British Aircraft Carriers of the First World War

Wars Battles Biographies Timeline Weapons Blog
Full Index Subjects Concepts Country Documents Pictures & Maps

The First World War saw the appearance of an entirely new type of warship, the aircraft carrier. Pre-war experiments followed two paths. The first saw aircraft platforms built over the gun turrets of existing ships, a system that would be used with some success during the war. The second saw the light cruiser HMS Hermes converted into the first British seaplane carrier. During 1913 she was given a hanger that could carry three seaplanes, a launching platform, and cranes to retrieve the seaplanes after they had landed alongside the ship.

She was followed by HMS Ark Royal, the first ship to be completed as a seaplane carrier. Although she had a forward flight deck, this was originally designed as a working space. Seaplanes would be launched by being lowered to the water and then taking off as normal. Eventually her deck was used to launch land and sea planes.

HMS Ark Royal was not complete until the end of 1914. The outbreak of the First World War thus found the Royal Navy without a seaplane carrier. Hermes was rushed back into commission, while three cross-channel ferries (Empress, Riviera and Engadine) were taken over from the South East and Chatham Railway Company on 11 August 1914, and converted to carry seaplanes. They would be followed in 1915 by three Isle of Man steamers (Ben-My-Chree, Vindex and Manxman). Two German ships captured at Port Said in 1914 were also converted to carry seaplanes (Anne and Raven II).

While these seaplane carriers had their uses, the need for bigger ships with proper launching platforms was clear. The first such ship to enter service was HMS Campania, a converted liner that was eventually give a 200 foot flight deck, first used in August 1915. The Campania could be used to launch land or sea planes, but sea planes still had to be retrieved by crane and land planes find somewhere else to land. The basic design was repeated in 1917 in HMS Nairana and HMS Pegasus, both taken over while under construction on 27 February 1917.

The next four conversions would see the emergence of the modern aircraft carrier, ships on which aircraft could land as well as take off. The key ship was HMS Furious. She was originally designed as a rather useless light battle cruisers armed with two 18in guns and virtually un-armoured. In March 1917 this design was abandoned in favour of converting her to act as a carrier. The incomplete forward turret was abandoned and replaced with a sloping flying-off deck. On 2 August Squadron Commander Dunning twice successfully landed a Sopwith Pup on this flying-off deck, the first time this had been achieved. Sadly on 7 August Dunning was drowned while making a third attempt to land. In October it was decided to give the Furious a rear landing-deck, and on 15 March 1918 she rejoined the Grand Fleet in this new configuration. The new design was not a great success, and landings were soon suspended. After the war the Furious was repeatedly modified, eventually emerging as a recognisably modern carrier with full length flight deck and island.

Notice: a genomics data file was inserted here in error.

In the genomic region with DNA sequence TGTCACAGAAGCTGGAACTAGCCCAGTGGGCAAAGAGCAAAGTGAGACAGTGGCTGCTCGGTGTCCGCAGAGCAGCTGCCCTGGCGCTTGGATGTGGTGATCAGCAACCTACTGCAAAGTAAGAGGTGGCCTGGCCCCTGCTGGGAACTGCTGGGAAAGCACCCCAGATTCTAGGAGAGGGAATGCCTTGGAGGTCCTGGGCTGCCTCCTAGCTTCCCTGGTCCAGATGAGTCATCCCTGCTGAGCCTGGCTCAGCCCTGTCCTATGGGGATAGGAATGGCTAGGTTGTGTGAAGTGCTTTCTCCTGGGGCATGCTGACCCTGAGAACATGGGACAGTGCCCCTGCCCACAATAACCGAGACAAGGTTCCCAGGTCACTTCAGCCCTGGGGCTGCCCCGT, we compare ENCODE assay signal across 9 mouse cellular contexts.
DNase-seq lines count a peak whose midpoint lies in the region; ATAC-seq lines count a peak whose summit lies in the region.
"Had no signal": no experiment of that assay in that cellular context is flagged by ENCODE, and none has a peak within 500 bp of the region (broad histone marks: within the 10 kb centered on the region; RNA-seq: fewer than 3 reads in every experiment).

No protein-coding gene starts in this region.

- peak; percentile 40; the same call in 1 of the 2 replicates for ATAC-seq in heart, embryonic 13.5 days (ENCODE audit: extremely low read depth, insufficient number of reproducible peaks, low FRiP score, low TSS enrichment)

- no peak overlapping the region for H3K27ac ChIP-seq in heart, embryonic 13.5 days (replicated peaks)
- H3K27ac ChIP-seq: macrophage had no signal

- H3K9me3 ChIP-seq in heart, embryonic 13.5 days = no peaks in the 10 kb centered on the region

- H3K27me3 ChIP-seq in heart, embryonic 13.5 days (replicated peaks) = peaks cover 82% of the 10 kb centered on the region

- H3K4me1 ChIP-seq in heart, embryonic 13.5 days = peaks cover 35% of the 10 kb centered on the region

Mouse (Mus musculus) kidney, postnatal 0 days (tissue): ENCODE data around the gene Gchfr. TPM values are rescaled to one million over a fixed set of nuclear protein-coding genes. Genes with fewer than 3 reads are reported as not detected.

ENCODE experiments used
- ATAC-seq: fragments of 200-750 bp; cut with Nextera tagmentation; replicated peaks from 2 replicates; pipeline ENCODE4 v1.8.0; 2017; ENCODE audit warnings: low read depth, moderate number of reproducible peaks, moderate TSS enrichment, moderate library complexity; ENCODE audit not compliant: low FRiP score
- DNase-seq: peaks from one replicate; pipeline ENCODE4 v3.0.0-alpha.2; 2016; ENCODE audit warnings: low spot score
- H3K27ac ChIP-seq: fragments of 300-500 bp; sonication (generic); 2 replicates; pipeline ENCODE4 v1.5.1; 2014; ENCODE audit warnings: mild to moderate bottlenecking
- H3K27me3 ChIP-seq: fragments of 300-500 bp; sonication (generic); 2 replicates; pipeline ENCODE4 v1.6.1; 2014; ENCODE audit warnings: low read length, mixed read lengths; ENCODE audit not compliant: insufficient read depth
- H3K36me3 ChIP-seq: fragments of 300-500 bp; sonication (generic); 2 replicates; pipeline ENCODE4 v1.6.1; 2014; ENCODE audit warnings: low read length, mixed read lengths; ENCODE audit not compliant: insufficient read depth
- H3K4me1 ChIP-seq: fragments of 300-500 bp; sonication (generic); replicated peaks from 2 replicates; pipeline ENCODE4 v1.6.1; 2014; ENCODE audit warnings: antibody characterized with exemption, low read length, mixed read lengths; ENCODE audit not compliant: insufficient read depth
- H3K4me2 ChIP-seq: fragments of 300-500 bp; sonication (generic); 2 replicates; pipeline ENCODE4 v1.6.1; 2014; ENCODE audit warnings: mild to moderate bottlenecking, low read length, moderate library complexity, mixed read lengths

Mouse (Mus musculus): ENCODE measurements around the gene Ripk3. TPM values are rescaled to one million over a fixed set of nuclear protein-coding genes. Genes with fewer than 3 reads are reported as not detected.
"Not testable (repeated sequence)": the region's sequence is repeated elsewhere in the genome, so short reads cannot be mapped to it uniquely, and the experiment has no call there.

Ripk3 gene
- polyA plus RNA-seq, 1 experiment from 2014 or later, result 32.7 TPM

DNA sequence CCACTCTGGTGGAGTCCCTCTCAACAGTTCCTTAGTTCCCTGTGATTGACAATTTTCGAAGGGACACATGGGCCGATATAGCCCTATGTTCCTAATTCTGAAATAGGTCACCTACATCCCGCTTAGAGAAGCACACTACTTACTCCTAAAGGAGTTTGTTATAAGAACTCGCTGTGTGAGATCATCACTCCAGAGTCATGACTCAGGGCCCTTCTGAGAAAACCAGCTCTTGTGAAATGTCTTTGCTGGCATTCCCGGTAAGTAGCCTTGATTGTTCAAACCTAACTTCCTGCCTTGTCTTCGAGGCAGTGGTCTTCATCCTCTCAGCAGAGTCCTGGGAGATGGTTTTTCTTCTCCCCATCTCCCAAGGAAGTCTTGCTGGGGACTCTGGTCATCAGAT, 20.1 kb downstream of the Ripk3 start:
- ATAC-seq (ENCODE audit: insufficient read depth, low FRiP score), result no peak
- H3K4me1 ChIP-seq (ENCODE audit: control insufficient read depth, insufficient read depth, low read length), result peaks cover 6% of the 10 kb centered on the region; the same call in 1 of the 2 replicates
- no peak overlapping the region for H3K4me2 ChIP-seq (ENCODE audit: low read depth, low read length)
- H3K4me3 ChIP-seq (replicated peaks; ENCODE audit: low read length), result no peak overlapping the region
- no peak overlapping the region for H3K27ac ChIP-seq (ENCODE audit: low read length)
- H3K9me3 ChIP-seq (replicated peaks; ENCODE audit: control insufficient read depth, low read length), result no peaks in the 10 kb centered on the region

Two more converted aircraft carriers would enter service before the end of the war. First to be completed was HMS Argus, built on the hull of the line Conte Rosso. She had a full length flight deck and could safely land aircraft, but she did not enter service until September 1918. She was followed into service in October 1918 by HMS Vindictive, a converted cruiser with the same split flight deck arrangement as the Furious after her second refit.  

The most ambitious conversion saw the Chilean battleship Almirante Cochrane completed as HMS Eagle. She was a flush-decked aircraft carrier, originally designed with port and starboard islands, but eventually completed with a single starboard island. She was partially completed by 1920 and fully complete by the end of 1922.

Finally, a second HMS Hermes was the first warship to be designed and built as an aircraft carrier. She was designed in 1917, laid down in 1918 but not completed until 1924.

Name

Date*

Type

Source

Number of planes

Hermes

1913

Seaplane carrier

Converted warship

3

Ark Royal

1914

Seaplane carrier

Purchased while building

7

Empress

1914

Seaplane carrier

Cross-channel steamer

6

Riviera

1914

Seaplane carrier

Cross-channel steamer

4

Engadine

1914

Seaplane carrier

Cross-channel steamer

4

Campania

1915

Seaplane carrier

Converted Liner

10

Anne

1915

Seaplane carrier

Ex-German

2

Raven II

1915

Seaplane carrier

Ex-German

2

Pegasus

1917

Seaplane carrier

Purchased while building

9

Argus

1918

Aircraft carrier

Purchased while building

20

Furious

1918

Aircraft carrier

Purchased while building

8

Ben-My-Chree

1915

Seaplane carrier

Cross-channel steamer

4

Vindex

1915

Seaplane carrier

Cross-channel steamer

7

Manxman

1916

Seaplane carrier

Cross-channel steamer

8

Nairana

1917

Seaplane carrier

Purchased while building

7

Furious

1917

Aircraft carrier

Warship conversion

8

Vindictive

1918

Aircraft carrier

Warship conversion

6

Eagle

1920

Aircraft carrier

Warship conversion

21

Hermes

1924

Aircraft carrier

Purpose built

24

* Date completed as aircraft carrier

Books on the First World War | Subject Index: First World War

How to cite this article: Rickard, J (17 November 2007), British Aircraft Carriers of the First World War, http://www.historyofwar.org/articles/lists_carriers_british_WWI.html

Delicious Save this on Delicious

Help - F.A.Q. - Contact Us - Search - Recent - About Us -  Subscribe in a reader

Google Groups Subscribe to History of War
Email:
Browse Archives at groups.google.co.uk